Cornell team engineers a probiotic GLP-1 therapy for diabetes

GLP-1 treatments have become an important new class of diabetes drugs, offering a new way to control blood sugar among patients. Now a group of researchers at Cornell says it engineered a human probiotic that also had a similar effect in controlling blood glucose levels in rat models for the disease. And a biotech has already snagged the license on this work as they set the stage to try it in humans.

The researchers used a strain of lactobacillus found in the gut to spur secretion of GLP-1, or glucagon-like peptide 1. After administering it to rats, they found that the rodents demonstrated a drop in high blood glucose levels of up to 30%.

During their proof of principle work, the researchers say that they found that upper intestinal epithelial cells in diabetic rats were converted into cells that acted very much like pancreatic beta cells, which monitor blood glucose levels and secrete insulin as needed to balance glucose levels in healthy individuals.

Cornell's John March

"The amount of time to reduce glucose levels following a meal is the same as in a normal rat ... and it is matched to the amount of glucose in the blood," just as it would be with a normal-functioning pancreas, said John March, the paper's senior author. "It's moving the center of glucose control from the pancreas to the upper intestine."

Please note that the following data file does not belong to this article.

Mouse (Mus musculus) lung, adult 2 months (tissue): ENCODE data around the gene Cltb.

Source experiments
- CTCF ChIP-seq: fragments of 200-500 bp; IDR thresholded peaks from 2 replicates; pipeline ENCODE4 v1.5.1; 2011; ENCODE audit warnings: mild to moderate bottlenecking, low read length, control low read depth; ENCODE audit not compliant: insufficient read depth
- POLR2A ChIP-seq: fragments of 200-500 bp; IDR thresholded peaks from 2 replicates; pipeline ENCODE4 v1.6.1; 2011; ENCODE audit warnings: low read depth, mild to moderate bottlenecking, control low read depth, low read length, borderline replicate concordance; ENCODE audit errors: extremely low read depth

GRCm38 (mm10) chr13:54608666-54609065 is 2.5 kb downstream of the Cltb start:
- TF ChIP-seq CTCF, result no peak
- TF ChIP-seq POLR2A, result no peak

BioPancreate, a subsidiary of Sweden's Cortendo AB, has licensed the technology and now plans to work on a pill that could be used daily by diabetics. But it should also be noted that multiple teams have had success treating diabetes in animal studies over the years only to run into trouble trying to make the leap into the clinic.

- read the story from Cornell
- here's the release

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